This week I saw Cameron Crowe’s Pearl Jam Twenty, a film exploring the 20-year career of one of my all-time favourite bands. After being awestruck by Crowe’s heartfelt and honest rockumentary, I couldn’t help but envy the writer. The man makes a living by combining two of his greatest passions, writing and music, and Pearl Jam Twenty is just one example.
We can all recall Singles, that modern-day romantic comedy starring the Seattle grunge scene from soundtrack and “live” club performances, to Pearl Jam’s role as Matt Dillon’s band, Citizen Dick. There was also the unforgettable Almost Famous, a semi-autobiographical movie about a young journalist touring with a band on the brink of stardom. Crowe’s then-wife, Nancy Wilson (former member of Heart) composed the entire score for the film. Music geeks like me would also spot alt-musician Mark Kozelek in the role of Larry, a band member. (Kozelek’s non-mainstream single, “Have You Forgotten?” would also have a cameo in Crowe’s remake of Vanilla Sky.) I once had the honour of chatting – or rather, gushing – to Kozelek after a show, and asked him what it was like to work with Cameron Crowe. The musician looked at me quite blankly. “Well you know, he’s like, a regular guy.”
Which really begs the question, how does Crowe do it? Or rather, how does he do it without being completely starstruck in the presence of these talented and often quite charismatic beings? Or maybe it’s just me. While Crowe has not only established the art of playing it cool but also becoming friends with a band, I’m the shrieking fan who once waited in line at a Best Buy store for the Foo Fighters to autograph a poster—and asked a wincing Dave Grohl if I could plleeeaase shake his hand.
When I was in college in the mid-nineties, I actually had the opportunity to interview my first band for my university’s Arts and Entertainment newspaper. Naturally, I chose a local alt-country group I was in love with at the time, called The Billy’s (apostrophe intended). Like Crowe, I wanted more than anything to be a rock journalist, so I spent my dorm cafeteria wage on a mini cassette recorder and a new red top. After anxiously arriving backstage for the interview, my 21-year-old body nearly passed out at the lead singer’s first words. “Do you want a beer?”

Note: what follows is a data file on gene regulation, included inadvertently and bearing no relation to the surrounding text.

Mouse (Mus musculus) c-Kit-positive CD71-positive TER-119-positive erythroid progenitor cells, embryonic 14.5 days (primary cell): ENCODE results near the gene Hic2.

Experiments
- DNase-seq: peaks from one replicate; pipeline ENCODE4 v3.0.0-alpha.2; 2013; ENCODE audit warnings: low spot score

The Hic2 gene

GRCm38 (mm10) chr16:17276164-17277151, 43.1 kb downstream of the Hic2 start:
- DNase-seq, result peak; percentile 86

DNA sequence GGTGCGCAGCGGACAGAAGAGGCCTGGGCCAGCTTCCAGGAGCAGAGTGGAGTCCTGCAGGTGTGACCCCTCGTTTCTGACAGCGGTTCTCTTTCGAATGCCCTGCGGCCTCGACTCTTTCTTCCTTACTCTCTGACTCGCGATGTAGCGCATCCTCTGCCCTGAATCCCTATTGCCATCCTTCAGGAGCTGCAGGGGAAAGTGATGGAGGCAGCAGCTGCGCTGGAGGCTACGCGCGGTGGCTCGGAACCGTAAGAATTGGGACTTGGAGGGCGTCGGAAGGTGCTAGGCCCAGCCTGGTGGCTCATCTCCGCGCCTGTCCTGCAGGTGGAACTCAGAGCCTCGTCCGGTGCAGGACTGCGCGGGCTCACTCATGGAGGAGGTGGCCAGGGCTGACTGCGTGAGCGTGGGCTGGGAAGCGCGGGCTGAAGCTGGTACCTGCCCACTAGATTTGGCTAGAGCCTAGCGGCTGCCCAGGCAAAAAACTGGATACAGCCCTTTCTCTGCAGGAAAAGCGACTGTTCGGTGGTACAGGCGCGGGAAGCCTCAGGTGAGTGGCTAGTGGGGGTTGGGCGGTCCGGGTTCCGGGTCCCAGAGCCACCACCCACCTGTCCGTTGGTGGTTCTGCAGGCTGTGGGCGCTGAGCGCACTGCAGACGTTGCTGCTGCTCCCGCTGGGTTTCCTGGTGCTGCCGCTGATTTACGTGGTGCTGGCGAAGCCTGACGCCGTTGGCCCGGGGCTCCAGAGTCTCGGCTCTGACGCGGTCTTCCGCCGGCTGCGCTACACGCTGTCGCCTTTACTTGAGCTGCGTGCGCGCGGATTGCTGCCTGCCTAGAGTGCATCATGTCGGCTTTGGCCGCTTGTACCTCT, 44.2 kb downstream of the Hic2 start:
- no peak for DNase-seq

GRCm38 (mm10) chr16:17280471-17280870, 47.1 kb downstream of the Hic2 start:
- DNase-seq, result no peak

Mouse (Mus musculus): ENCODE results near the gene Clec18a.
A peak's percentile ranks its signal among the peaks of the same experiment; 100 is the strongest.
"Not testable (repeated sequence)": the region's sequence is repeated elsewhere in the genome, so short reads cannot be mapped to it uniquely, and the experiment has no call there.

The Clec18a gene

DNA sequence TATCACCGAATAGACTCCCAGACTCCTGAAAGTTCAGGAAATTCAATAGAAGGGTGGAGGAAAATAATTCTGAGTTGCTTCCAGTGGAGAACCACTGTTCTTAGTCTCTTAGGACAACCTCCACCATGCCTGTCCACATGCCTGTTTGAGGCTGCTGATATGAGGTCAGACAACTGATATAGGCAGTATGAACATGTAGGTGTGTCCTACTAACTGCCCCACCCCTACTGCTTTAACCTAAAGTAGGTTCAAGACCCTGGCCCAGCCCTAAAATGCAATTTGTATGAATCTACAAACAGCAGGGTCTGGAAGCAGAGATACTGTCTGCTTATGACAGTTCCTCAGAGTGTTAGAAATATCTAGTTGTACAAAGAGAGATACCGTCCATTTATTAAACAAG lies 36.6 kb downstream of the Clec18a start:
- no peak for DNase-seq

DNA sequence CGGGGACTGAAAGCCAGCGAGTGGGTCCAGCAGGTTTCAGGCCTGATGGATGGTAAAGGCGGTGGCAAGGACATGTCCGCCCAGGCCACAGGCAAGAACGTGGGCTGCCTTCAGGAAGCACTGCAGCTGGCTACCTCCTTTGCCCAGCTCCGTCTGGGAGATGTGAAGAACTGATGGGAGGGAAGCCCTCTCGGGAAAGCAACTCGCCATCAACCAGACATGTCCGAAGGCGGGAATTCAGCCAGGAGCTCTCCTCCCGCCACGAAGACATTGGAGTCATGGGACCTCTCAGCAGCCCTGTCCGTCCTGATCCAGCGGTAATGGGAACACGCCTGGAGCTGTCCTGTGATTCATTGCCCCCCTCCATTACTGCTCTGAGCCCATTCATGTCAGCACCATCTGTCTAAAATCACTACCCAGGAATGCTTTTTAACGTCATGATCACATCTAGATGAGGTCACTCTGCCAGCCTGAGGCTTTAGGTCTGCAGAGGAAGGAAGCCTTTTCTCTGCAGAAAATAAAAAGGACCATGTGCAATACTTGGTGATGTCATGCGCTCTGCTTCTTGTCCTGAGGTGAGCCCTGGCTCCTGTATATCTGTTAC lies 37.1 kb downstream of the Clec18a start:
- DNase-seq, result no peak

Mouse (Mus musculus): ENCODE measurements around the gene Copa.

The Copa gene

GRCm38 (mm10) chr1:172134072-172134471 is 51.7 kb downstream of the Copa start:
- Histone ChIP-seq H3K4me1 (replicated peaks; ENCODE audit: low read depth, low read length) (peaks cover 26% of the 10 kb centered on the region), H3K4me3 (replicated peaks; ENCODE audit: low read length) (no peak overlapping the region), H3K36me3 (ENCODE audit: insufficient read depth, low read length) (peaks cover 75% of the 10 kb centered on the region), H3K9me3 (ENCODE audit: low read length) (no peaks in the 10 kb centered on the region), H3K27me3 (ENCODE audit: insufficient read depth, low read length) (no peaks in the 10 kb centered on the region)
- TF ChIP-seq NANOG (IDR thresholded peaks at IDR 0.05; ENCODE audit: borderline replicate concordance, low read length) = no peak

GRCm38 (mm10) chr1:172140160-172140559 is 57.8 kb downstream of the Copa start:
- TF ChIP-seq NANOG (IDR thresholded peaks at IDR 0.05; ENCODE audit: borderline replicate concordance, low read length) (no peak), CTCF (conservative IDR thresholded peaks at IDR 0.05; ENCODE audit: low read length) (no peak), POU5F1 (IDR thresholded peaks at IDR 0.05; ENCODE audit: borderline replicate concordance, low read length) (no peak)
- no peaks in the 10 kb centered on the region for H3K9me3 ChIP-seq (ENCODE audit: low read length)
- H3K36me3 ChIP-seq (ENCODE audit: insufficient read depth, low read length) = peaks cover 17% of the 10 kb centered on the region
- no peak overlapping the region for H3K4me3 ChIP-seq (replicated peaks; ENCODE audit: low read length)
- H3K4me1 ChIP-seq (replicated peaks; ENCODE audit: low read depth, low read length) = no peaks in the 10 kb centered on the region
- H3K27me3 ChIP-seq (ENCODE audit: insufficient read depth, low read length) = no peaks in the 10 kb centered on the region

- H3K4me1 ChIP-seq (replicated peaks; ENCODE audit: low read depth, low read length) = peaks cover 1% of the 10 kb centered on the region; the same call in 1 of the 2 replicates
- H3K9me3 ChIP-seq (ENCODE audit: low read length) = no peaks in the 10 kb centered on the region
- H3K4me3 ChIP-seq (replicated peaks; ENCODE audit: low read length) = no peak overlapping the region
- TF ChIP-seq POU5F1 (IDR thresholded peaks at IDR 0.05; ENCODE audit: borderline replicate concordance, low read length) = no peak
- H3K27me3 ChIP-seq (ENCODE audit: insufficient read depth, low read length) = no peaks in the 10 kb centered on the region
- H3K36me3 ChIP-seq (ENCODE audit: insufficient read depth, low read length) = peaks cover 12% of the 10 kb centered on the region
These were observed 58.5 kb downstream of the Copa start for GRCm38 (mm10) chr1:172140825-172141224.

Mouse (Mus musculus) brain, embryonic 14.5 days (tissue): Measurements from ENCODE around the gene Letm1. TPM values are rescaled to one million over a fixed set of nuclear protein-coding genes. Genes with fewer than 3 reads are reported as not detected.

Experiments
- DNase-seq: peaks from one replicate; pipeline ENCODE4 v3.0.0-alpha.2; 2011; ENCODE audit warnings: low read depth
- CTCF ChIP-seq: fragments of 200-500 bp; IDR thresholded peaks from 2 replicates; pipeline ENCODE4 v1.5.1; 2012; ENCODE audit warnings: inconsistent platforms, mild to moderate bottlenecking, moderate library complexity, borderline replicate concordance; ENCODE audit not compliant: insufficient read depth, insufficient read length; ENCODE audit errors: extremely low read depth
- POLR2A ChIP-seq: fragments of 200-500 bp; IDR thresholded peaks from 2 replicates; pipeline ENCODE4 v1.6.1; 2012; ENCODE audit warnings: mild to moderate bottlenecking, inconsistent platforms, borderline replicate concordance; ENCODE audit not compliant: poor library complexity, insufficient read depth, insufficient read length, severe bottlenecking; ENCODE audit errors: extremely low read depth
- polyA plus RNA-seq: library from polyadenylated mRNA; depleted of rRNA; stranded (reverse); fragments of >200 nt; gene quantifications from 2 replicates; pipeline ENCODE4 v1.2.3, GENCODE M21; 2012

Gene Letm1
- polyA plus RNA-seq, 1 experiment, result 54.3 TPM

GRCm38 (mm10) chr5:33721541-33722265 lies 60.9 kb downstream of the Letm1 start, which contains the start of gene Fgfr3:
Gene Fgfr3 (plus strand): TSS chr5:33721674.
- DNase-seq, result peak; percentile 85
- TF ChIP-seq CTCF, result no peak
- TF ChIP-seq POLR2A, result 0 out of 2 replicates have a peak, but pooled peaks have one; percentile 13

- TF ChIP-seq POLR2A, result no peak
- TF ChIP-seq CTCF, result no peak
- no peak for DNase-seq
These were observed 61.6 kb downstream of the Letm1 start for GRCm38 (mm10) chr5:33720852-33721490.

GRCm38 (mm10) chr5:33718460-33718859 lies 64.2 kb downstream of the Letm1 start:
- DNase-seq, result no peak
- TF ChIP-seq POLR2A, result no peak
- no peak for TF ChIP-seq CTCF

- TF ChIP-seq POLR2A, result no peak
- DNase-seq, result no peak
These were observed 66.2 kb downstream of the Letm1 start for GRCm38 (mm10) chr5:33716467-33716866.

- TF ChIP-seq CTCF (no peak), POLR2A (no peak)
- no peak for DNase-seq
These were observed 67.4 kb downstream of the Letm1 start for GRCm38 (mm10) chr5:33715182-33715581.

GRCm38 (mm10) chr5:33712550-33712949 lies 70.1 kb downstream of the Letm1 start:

In my defence as a journalist, I did ask them your standard, thoughtful questioning in between sips of Rolling Rock: How did you guys get together? Describe your songwriting process. But fulfilling my curiosity proved way too much of a kick, because I undoubtedly answered every word they said with dreamy eyes and some elaborate variation of, “Wow.” The band’s reaction? Well, in the chuckling words of an exasperated guitarist: “We’re NOT that great.” He said this more than once, as though I’d really missed the boat on this band. I was dumbfounded.
To me, the music of The Billy’s meant dancing just below the stage with a girlfriend at a parking lot show, homecoming weekend. Like any band I loved, they gave me that escape, that retreat right into…the moment. I was right there, never losing myself in a daydream when I could instead immerse myself into rootsy hooks and pull-up-a-barstool lyrics. I absorbed the melody as though it were my last chicken Pad Thai. And although I undoubtedly took home some hearing loss, I couldn’t get enough of that loud, pulsating bass in my chest. It was rock, but it meant calm. My mind would only begin to analyse after the show, when I wished that I too could be a local rock musician. There would be no need to make a dime. Happiness was all of this.
I wanted to tell this band’s story to everyone because I honestly appreciated what they gave to me. And if doing so could sell them a couple more CDs, it was my way of giving back. I don’t think I’m the only one who’s longed for a life that lets you do what you love while making a difference for even one person. Or a five-piece ensemble.
Through the years, I’ve become much better at extinguishing those fanatical fireworks when approaching musicians. Sure, it’s been a process. You meet some. You may accidentally smooch one or two, like Penny Lane. But through age and experience, I’m finally able to take that step back—well, most of the time—and remember that musicians are also human, complete with questionable flossing habits and sometimes, day jobs.
Still, I will always look up to bands. It’s not just that otherworldliness quality of their art. It’s that they’re out there, creating, because they love it. As Crowe learned from Pearl Jam and I discovered through the Billy’s, these bands recognise their art as a gift. A lifeline. And so they treat it as such—with or without a paycheck. Which is the way it should be.
Some of us just learn later than others.